The takeaway: Customers need to know whether rooms are accessible. Setting ADA compliance aside, you have a strong incentive to provide them with that information.

  • If your reservation portal uses a logo or image to indicate room accessibility, make sure to provide alternative text (also called alt text). 
  • Provide as much relevant information as possible. Include info about bed types, bathing fixtures, and available amenities such as roll-in showers.
  • Make sure the information is accurate. If possible, provide photos of the room (again, with appropriate alt text).

4. Use color and images thoughtfully

Review WCAG’s requirements for color contrast, which require text and other foreground elements to maintain a specific level of contrast with their background. 

Low-contrast text is effectively unreadable for many people with vision disabilities. Unfortunately, it’s the most common digital accessibility issue — particularly in the hospitality industry, as hotels often place text over images of their facilities without considering their users. 

You can use the Bureau of Internet Accessibility’s a11y® Color Contrast Accessibility Validator to test your website or specific color-pairs against WCAG standards.

You should also avoid using color alone to convey meaning (for example, writing a call-to-action that reads “click the green button to book your room"). Avoid using images of text and ensure that all images have accurate alternative text.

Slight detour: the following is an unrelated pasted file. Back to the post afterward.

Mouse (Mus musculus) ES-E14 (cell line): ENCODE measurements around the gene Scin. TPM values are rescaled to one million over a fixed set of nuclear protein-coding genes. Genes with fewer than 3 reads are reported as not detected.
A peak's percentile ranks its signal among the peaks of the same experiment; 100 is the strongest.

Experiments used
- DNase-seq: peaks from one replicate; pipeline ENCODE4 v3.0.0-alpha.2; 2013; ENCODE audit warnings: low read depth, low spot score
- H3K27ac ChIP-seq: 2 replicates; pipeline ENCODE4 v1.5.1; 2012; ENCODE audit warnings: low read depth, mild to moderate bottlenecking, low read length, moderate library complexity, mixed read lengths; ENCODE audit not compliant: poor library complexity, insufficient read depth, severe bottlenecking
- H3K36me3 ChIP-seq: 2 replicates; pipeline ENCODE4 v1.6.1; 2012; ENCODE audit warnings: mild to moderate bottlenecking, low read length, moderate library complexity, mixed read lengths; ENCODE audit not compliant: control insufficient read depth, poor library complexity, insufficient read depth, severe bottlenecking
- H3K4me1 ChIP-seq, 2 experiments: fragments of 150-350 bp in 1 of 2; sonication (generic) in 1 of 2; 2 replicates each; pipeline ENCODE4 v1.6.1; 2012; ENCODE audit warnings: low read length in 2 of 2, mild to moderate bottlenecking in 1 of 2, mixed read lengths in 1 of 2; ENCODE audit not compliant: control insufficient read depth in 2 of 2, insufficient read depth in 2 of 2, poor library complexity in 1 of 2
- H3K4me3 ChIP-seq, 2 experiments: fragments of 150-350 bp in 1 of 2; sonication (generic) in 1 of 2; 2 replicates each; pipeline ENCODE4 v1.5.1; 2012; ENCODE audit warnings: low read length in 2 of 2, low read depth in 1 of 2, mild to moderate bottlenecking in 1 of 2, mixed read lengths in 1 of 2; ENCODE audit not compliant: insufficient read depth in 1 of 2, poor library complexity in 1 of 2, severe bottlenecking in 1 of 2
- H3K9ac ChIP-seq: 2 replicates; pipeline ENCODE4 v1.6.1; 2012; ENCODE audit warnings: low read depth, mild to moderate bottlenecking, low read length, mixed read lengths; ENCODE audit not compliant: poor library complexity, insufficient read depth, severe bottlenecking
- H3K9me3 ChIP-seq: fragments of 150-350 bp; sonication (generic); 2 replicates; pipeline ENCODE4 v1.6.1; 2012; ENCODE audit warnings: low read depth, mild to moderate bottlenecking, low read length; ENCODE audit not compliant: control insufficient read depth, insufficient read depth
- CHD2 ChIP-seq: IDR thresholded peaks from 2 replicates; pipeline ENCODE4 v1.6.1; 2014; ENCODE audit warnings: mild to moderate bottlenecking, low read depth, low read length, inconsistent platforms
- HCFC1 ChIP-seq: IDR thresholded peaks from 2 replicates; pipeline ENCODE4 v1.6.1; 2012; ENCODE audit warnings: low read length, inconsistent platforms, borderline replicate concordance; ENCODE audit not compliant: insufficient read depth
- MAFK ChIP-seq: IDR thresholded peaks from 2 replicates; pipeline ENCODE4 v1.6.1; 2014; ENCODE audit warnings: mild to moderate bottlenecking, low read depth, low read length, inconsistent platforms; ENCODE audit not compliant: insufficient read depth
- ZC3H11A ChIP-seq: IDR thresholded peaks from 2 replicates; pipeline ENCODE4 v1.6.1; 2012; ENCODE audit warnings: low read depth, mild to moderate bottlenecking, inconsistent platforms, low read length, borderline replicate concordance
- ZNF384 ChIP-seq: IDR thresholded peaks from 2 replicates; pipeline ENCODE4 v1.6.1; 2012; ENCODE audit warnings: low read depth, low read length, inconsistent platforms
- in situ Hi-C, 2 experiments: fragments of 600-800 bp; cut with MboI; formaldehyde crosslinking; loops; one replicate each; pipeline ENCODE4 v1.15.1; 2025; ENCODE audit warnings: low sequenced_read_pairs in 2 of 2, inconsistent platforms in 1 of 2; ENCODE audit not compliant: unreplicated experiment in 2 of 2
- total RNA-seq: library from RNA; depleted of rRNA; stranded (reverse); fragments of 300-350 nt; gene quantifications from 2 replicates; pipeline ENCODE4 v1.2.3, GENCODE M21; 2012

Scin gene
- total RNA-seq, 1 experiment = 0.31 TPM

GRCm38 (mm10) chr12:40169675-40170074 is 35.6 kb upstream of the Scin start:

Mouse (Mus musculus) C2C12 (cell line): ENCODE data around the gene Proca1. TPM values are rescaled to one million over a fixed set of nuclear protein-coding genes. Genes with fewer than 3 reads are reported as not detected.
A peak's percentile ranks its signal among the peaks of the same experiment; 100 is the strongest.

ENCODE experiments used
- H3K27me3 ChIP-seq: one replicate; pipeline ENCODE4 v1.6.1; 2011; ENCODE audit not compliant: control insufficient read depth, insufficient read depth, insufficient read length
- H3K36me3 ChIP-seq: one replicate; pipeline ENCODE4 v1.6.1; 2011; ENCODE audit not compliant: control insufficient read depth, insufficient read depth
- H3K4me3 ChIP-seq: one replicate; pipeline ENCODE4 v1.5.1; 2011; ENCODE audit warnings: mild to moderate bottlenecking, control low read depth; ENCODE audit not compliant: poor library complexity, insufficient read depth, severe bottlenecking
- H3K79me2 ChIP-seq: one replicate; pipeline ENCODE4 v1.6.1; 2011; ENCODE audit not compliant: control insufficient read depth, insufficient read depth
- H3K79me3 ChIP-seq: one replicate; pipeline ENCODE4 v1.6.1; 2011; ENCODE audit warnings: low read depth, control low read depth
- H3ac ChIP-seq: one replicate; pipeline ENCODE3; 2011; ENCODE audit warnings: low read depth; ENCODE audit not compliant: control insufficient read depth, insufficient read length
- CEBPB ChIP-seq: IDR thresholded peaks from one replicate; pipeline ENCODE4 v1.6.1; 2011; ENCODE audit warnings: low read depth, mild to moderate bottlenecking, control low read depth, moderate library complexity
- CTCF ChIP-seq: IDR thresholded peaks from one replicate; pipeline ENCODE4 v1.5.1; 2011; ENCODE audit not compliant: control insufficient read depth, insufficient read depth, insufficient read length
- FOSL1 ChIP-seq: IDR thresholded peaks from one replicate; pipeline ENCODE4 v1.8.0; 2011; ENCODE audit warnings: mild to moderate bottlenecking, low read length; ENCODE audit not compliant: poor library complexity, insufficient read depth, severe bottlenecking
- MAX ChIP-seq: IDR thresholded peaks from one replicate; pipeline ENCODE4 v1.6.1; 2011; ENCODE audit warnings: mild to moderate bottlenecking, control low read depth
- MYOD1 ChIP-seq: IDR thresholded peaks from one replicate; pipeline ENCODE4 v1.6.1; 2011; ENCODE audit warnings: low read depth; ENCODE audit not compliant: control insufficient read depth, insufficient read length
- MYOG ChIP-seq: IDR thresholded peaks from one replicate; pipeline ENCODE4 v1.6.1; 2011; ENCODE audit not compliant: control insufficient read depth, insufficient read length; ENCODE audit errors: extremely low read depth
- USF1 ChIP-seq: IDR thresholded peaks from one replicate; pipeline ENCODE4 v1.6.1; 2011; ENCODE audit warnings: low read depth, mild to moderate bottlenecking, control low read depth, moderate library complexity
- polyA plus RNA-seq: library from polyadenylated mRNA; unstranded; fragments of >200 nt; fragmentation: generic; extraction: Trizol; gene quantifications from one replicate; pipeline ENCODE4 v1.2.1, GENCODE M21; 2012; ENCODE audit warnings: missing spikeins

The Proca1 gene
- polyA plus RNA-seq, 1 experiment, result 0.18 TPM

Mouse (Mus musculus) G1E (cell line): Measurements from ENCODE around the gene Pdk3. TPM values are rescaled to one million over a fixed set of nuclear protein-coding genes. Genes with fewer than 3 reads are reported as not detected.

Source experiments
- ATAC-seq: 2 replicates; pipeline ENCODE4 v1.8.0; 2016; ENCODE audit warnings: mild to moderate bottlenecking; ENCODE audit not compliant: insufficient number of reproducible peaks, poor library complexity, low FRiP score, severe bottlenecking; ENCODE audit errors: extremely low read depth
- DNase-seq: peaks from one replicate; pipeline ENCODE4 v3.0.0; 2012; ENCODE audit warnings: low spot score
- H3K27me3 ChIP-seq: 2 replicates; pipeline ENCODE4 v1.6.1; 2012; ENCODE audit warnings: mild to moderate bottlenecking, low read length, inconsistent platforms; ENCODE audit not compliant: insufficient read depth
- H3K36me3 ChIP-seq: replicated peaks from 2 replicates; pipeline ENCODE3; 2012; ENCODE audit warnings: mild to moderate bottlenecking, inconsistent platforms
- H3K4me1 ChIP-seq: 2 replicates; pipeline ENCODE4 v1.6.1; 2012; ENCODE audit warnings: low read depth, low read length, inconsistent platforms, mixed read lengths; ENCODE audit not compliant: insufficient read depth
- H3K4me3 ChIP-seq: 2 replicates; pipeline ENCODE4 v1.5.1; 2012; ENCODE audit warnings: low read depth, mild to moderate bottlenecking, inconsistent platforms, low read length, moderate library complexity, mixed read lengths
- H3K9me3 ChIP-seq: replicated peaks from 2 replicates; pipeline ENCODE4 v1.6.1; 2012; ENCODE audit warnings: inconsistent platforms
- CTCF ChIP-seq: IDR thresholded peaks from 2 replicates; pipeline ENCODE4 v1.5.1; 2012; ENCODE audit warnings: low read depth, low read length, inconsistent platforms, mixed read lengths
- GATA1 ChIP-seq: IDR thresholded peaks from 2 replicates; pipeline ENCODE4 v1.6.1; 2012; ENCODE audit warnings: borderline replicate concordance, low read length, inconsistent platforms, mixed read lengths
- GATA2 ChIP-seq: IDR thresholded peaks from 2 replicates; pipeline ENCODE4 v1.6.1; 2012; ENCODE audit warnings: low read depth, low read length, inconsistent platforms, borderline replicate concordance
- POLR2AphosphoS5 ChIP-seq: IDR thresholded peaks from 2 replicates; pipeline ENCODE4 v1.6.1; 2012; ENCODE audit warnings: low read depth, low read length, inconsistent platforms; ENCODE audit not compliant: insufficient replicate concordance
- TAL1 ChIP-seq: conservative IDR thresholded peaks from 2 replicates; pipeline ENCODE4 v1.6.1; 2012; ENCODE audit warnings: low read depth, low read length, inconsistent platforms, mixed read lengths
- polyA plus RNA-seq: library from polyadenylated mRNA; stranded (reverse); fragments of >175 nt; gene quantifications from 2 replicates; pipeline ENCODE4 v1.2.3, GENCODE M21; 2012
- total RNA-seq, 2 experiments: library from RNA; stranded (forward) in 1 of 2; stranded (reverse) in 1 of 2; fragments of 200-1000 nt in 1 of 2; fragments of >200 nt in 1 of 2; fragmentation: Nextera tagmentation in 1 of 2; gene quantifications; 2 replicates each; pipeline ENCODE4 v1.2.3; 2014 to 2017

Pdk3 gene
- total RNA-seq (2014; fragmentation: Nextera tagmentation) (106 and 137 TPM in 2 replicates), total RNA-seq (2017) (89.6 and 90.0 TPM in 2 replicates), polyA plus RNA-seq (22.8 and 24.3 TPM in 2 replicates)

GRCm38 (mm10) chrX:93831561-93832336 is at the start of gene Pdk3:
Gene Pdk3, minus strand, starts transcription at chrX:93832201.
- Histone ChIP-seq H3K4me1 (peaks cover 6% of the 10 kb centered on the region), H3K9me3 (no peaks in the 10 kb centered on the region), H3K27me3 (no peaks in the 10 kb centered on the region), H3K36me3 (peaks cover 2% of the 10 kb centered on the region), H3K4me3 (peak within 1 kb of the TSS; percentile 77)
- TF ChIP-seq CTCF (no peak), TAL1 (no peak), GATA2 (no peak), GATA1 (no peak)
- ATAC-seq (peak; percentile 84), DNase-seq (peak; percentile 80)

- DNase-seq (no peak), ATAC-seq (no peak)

Related: Use of Color for Accessibility Explained

Digital accessibility is a powerful tool for business growth

Compliance is a crucial consideration for hoteliers, but it’s not the only reason to embrace accessibility. The best practices of WCAG deliver a streamlined, user-friendly experience, which often leads to better search engine optimization (SEO) and higher conversion rates.

According to one estimate, about 85% of hotel website visitors leave before completing their booking. When your website works well for every user — regardless of their abilities, preferences, or browsing habits — people stay engaged. 

WCAG provides a framework for driving engagement and creating a frictionless experience. By testing your content and prioritizing users with disabilities, you can enjoy the enormous business benefits of accessible design. 

If you’re ready to build an accessibility compliance strategy, we’re here to help. Send us a message to connect with an expert or get started with a free automated website analysis.

Building a Web Accessibility Strategy

If you’re ready to build a plan for WCAG conformance — and improve digital compliance with a number of international non-discrimination laws — we’re here to help. Visit our Compliance Roadmap for free resources including eBooks, checklists, and accessibility audit tools. 

To see how your website stacks up against the Level AA checkpoints of the latest version of WCAG, get started with a free automated audit or send us a message to connect with a subject matter expert. 

Use our free Website Accessibility Checker to scan your site for ADA and WCAG compliance.

Powered By

Recent posts

Do I Need a VPAT for My Business?

May 15, 2024

UI Motion and Accessibility: Tips for Designers

May 14, 2024

All-Caps Headings: Are They Bad for Accessibility?

May 1, 2024

Not sure where to start?

Start with a free analysis of your website's accessibility.

GET STARTED